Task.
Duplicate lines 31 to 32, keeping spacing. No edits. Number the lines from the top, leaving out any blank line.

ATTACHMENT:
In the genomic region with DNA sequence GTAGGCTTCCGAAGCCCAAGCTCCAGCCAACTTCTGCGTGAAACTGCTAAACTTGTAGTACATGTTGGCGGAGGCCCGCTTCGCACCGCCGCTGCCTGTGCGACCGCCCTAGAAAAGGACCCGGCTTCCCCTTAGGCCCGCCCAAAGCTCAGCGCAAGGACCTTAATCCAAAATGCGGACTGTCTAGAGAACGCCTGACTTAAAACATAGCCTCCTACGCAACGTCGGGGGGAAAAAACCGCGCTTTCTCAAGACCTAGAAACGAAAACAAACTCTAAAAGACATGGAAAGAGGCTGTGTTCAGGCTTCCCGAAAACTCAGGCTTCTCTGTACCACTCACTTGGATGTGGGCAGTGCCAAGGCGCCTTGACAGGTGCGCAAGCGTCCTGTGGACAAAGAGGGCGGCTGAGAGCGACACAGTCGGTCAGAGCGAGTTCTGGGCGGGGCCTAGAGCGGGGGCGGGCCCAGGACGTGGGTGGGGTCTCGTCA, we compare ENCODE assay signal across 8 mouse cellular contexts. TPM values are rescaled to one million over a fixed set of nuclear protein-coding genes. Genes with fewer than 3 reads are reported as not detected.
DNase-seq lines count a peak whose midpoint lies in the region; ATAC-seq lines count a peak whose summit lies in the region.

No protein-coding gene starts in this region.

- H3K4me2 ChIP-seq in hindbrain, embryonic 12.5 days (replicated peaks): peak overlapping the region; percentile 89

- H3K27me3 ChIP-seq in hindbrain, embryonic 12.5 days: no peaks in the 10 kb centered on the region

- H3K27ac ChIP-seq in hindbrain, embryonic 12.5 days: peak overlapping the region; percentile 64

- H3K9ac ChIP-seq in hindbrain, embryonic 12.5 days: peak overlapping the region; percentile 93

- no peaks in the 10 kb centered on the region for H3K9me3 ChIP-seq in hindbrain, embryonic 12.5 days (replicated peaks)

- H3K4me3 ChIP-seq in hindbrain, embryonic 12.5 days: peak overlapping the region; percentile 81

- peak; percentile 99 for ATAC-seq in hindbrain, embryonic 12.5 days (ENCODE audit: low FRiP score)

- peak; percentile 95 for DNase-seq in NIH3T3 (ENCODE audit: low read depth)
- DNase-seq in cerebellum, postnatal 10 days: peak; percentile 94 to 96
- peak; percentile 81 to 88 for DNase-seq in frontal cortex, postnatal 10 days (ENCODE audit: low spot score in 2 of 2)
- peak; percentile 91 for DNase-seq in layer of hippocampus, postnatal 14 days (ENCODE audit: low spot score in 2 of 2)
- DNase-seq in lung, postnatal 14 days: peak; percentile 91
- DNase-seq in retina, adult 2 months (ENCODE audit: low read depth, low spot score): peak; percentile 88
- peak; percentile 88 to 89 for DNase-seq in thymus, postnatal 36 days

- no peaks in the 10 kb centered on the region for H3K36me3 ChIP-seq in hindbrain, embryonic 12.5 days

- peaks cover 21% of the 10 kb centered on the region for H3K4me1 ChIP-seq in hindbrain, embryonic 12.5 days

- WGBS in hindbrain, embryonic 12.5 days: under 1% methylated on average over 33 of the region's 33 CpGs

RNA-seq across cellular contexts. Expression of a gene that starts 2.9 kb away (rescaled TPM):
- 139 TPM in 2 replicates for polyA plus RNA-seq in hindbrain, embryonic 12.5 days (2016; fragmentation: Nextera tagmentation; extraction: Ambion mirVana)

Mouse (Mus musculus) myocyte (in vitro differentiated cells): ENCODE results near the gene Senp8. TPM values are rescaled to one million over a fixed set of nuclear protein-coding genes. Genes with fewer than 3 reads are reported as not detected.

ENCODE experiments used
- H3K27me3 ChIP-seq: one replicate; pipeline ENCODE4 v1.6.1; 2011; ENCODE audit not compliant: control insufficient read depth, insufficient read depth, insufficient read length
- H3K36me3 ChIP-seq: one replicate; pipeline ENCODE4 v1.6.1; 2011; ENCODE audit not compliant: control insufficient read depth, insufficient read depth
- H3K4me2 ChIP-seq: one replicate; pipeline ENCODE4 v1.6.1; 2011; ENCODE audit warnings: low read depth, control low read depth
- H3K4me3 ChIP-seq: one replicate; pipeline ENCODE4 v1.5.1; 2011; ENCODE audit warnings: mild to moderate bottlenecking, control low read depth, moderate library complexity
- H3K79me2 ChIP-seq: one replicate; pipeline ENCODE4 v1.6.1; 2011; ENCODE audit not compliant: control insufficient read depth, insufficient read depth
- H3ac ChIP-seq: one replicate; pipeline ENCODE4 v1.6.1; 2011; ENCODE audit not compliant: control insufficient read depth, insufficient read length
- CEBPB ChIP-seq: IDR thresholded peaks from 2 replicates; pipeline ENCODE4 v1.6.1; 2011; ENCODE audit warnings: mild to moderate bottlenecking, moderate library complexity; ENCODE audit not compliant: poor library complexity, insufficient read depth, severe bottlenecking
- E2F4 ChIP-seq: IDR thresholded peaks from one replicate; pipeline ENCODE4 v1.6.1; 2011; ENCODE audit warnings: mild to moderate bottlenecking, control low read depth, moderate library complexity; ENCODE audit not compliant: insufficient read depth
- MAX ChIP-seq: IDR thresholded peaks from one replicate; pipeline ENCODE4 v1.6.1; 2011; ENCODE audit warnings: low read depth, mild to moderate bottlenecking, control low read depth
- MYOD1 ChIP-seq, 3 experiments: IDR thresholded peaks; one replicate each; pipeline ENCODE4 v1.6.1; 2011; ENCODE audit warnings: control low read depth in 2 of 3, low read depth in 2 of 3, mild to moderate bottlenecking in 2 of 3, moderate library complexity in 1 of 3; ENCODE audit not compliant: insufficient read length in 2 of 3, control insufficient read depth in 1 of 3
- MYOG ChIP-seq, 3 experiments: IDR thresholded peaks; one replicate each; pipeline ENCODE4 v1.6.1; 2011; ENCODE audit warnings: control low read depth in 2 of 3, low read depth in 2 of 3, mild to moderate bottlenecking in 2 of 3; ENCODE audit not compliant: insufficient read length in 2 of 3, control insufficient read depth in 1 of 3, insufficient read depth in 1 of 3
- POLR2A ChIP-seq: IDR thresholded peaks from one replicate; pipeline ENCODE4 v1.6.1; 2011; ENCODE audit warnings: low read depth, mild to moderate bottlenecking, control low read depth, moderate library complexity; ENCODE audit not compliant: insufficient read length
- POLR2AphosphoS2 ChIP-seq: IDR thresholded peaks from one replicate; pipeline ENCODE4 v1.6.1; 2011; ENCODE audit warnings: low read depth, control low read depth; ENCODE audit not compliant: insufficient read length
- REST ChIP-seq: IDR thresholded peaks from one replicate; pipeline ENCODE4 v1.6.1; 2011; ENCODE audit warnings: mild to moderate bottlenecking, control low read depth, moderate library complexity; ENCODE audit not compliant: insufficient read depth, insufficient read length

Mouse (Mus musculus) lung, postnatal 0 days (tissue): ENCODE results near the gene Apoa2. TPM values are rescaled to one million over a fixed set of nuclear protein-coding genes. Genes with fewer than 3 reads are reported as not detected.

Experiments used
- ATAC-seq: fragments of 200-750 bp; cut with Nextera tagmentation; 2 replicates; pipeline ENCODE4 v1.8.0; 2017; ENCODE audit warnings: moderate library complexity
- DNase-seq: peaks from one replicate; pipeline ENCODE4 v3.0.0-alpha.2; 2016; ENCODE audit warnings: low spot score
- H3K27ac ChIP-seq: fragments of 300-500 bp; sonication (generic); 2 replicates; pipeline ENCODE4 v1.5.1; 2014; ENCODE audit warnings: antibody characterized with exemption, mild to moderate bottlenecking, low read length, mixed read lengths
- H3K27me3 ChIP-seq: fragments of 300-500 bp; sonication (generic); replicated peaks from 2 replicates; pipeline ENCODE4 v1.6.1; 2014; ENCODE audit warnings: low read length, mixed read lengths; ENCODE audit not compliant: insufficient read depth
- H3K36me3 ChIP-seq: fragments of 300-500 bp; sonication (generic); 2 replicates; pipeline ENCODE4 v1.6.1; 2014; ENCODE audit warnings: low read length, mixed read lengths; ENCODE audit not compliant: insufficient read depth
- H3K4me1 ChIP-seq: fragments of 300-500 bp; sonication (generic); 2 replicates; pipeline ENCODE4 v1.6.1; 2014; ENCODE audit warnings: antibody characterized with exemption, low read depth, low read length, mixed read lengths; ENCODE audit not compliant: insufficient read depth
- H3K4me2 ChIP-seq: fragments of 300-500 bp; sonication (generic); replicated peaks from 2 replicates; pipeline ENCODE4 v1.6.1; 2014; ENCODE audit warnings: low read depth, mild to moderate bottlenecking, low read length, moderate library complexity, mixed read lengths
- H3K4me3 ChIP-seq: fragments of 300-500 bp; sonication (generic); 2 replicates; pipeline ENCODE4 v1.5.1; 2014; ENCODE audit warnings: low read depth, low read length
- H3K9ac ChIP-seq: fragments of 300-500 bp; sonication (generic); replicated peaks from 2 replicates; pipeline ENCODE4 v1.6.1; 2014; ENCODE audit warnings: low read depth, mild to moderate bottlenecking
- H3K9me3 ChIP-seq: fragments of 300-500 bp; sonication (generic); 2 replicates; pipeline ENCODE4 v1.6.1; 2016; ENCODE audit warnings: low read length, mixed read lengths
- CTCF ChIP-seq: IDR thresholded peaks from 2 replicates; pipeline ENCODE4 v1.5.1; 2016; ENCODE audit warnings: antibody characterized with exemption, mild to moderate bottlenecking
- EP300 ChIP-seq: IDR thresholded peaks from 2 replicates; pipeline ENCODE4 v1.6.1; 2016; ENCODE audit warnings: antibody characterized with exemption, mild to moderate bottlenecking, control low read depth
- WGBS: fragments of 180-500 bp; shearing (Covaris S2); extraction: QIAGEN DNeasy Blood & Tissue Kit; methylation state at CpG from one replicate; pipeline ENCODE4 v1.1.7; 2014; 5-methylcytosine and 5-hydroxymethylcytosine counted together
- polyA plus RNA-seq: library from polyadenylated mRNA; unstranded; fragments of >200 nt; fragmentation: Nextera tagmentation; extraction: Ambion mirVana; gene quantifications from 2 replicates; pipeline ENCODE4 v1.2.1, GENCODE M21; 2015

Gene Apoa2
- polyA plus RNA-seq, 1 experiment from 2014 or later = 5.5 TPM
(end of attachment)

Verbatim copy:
- CEBPB ChIP-seq: IDR thresholded peaks from 2 replicates; pipeline ENCODE4 v1.6.1; 2011; ENCODE audit warnings: mild to moderate bottlenecking, moderate library complexity; ENCODE audit not compliant: poor library complexity, insufficient read depth, severe bottlenecking
- E2F4 ChIP-seq: IDR thresholded peaks from one replicate; pipeline ENCODE4 v1.6.1; 2011; ENCODE audit warnings: mild to moderate bottlenecking, control low read depth, moderate library complexity; ENCODE audit not compliant: insufficient read depth